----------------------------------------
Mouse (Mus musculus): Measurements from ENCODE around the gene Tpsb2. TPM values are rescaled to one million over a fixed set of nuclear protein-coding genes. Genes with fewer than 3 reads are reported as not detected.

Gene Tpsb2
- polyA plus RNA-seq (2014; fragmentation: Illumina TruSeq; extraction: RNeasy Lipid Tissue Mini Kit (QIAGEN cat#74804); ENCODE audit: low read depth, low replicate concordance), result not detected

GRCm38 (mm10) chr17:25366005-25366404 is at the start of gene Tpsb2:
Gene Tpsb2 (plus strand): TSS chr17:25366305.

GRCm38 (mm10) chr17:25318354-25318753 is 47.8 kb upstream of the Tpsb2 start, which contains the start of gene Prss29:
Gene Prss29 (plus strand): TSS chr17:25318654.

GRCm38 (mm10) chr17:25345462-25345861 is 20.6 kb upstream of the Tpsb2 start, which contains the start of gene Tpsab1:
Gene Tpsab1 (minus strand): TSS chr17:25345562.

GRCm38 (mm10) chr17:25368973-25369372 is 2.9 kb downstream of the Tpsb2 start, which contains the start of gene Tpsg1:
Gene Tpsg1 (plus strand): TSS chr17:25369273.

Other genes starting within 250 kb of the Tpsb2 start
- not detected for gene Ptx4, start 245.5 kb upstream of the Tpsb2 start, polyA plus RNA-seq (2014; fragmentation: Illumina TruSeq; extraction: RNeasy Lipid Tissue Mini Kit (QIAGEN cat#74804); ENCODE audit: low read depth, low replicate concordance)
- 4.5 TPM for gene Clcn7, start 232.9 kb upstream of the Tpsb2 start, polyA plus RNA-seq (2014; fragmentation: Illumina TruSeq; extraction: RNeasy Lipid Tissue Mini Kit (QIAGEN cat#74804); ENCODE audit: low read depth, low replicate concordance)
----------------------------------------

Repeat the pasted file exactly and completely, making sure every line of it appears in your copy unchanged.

Mouse (Mus musculus): Measurements from ENCODE around the gene Tpsb2. TPM values are rescaled to one million over a fixed set of nuclear protein-coding genes. Genes with fewer than 3 reads are reported as not detected.

Gene Tpsb2
- polyA plus RNA-seq (2014; fragmentation: Illumina TruSeq; extraction: RNeasy Lipid Tissue Mini Kit (QIAGEN cat#74804); ENCODE audit: low read depth, low replicate concordance), result not detected

GRCm38 (mm10) chr17:25366005-25366404 is at the start of gene Tpsb2:
Gene Tpsb2 (plus strand): TSS chr17:25366305.

GRCm38 (mm10) chr17:25318354-25318753 is 47.8 kb upstream of the Tpsb2 start, which contains the start of gene Prss29:
Gene Prss29 (plus strand): TSS chr17:25318654.

GRCm38 (mm10) chr17:25345462-25345861 is 20.6 kb upstream of the Tpsb2 start, which contains the start of gene Tpsab1:
Gene Tpsab1 (minus strand): TSS chr17:25345562.

GRCm38 (mm10) chr17:25368973-25369372 is 2.9 kb downstream of the Tpsb2 start, which contains the start of gene Tpsg1:
Gene Tpsg1 (plus strand): TSS chr17:25369273.

Other genes starting within 250 kb of the Tpsb2 start
- not detected for gene Ptx4, start 245.5 kb upstream of the Tpsb2 start, polyA plus RNA-seq (2014; fragmentation: Illumina TruSeq; extraction: RNeasy Lipid Tissue Mini Kit (QIAGEN cat#74804); ENCODE audit: low read depth, low replicate concordance)
- 4.5 TPM for gene Clcn7, start 232.9 kb upstream of the Tpsb2 start, polyA plus RNA-seq (2014; fragmentation: Illumina TruSeq; extraction: RNeasy Lipid Tissue Mini Kit (QIAGEN cat#74804); ENCODE audit: low read depth, low replicate concordance)